The patient was a 19-year-old male who came in with a chief complaint of right lower quadrant pain. He was scheduled for an emergency appendectomy a few hours after he was admitted in our institution.
The surgery progressed. The knife slid laterally from the skin of the medial abdomen. Upon reaching the deeper layers, Dr. U started using clamps to separate muscle fibers and fascial tissue. Finally, after about half an hour, we’re inside the peritoneal cavity. The surgeon meticulously looked for the inflamed appendix. He poked and pulled and pushed the gut in and out of the incision in desperate search for our specimen. Finally, after almost an hour, we found it. He started isolating our patient’s unusually long and thin appendix. Along its course, we started ligating and tying blood vessels that may bleed profusely if not done. When we reached its base, Dr. U placed two clamps, one at the immediate base and another one a centimeter above it. He asked the scrub nurse for the knife, which was soaked in povidone iodine. Moments later, he handed me the scalpel and told me to cut the appendix just below the upper clamp. I carefully started cutting the appendix until I reached the end point and finally hearing the words “specimen out” ring in the air.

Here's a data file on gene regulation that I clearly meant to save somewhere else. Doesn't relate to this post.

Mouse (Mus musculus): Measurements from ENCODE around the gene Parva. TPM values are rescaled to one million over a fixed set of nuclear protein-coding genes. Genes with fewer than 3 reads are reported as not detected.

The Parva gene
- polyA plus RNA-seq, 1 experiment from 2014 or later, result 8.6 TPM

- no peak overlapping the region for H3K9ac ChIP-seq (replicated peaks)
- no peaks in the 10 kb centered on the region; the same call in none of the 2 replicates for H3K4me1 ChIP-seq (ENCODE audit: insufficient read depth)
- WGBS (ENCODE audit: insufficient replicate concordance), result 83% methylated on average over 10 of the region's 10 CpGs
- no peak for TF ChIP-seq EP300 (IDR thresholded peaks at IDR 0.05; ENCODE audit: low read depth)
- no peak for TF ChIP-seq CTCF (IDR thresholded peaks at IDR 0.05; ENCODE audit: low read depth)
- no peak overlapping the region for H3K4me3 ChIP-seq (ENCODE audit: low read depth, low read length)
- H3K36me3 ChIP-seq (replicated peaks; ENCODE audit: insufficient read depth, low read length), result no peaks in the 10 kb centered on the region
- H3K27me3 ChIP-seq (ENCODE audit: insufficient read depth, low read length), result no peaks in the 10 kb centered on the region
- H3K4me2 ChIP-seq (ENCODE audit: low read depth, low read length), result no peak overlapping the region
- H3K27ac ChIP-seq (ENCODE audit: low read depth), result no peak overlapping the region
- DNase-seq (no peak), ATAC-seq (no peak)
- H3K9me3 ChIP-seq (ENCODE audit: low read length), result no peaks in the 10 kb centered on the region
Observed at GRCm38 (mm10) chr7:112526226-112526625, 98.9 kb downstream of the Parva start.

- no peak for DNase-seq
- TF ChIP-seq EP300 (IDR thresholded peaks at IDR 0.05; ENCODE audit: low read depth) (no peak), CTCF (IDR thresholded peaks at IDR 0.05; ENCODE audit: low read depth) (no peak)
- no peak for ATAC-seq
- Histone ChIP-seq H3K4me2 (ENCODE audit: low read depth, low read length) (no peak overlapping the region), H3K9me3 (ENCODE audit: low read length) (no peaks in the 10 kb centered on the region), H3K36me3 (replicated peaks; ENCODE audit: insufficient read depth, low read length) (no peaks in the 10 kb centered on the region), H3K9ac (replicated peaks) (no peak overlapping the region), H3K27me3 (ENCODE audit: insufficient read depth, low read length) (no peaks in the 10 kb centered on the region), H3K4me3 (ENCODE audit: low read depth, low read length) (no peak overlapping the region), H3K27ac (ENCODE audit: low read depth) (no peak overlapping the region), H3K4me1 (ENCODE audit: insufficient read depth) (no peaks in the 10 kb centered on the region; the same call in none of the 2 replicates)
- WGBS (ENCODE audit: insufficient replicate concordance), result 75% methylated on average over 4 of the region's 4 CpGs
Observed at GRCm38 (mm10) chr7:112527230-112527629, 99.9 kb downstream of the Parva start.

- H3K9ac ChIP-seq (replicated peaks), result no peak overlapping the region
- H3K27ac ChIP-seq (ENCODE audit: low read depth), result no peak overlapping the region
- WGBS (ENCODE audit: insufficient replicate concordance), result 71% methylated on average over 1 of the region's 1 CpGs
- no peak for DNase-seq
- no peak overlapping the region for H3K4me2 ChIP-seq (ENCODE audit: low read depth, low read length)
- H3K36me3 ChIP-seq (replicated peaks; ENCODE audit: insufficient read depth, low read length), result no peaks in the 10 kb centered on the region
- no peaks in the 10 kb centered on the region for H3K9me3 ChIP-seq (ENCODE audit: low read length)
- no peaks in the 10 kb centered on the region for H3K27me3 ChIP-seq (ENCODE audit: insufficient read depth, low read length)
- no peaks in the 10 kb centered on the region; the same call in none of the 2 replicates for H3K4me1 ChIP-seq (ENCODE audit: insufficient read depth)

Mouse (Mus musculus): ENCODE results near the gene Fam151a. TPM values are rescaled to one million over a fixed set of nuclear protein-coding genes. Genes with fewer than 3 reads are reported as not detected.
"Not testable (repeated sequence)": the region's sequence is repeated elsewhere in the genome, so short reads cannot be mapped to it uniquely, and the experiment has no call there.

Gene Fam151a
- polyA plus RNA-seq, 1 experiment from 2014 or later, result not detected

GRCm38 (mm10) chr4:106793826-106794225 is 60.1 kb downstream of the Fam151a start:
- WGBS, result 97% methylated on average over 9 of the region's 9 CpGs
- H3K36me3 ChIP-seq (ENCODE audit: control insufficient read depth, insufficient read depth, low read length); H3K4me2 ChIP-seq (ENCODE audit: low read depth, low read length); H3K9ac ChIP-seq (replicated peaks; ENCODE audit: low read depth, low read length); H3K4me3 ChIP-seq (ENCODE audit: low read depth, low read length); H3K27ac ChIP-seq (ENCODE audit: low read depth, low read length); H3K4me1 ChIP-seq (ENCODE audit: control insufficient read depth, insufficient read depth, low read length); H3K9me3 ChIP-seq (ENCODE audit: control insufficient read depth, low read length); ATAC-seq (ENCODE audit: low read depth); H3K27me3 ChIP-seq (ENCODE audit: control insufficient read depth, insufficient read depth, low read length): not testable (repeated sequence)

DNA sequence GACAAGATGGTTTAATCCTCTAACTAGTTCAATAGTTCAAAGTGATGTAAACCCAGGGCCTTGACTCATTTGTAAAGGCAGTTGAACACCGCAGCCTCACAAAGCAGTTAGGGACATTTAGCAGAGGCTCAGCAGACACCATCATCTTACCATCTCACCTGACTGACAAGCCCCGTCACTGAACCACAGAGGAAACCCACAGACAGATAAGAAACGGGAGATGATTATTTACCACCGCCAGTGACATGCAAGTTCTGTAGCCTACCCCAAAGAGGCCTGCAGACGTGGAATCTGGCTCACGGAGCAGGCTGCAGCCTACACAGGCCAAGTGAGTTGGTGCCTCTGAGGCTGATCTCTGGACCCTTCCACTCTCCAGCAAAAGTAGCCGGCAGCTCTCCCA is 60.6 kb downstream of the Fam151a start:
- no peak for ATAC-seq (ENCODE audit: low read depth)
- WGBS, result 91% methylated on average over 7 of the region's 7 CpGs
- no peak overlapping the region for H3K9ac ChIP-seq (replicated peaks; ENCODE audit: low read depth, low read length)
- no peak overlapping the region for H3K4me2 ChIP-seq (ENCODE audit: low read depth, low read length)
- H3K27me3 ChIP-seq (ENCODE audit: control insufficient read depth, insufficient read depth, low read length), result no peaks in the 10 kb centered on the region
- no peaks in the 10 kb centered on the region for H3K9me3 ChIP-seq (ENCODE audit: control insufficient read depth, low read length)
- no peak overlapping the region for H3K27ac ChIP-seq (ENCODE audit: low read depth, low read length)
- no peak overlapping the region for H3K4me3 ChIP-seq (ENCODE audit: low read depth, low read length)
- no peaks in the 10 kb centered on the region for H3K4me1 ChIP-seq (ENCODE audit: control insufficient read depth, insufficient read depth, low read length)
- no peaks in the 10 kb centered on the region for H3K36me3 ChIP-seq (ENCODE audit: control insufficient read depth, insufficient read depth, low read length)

When I was a boy, I had a dream.
Today, I had my first appendectomy. (technically)
Que Deus nos bendiga y nos proteja!
A few reasons to thank God this week would include my mother’s 60th birthday and giving me the time and opportunity to celebrate it with her and my sister.
God, I thank you for my mother. Without her, I am nothing.
Que Deus nos bendiga y nos proteja!
One thing that I don’t like in being a rookie doctor is the inhumane hours spent inside the hospital. On average, we go on 24 or 30 or 36-hour shifts looking after our patients from time to time and carrying out orders from our senpai residents or consultants. Most of our free days are just spent on getting back the lost hours of sleep. That is if we’re not studying. A lot of times, it compromises the time for other things like family, friends, and leisure. It’s a sad fact of life but it’s for the dream.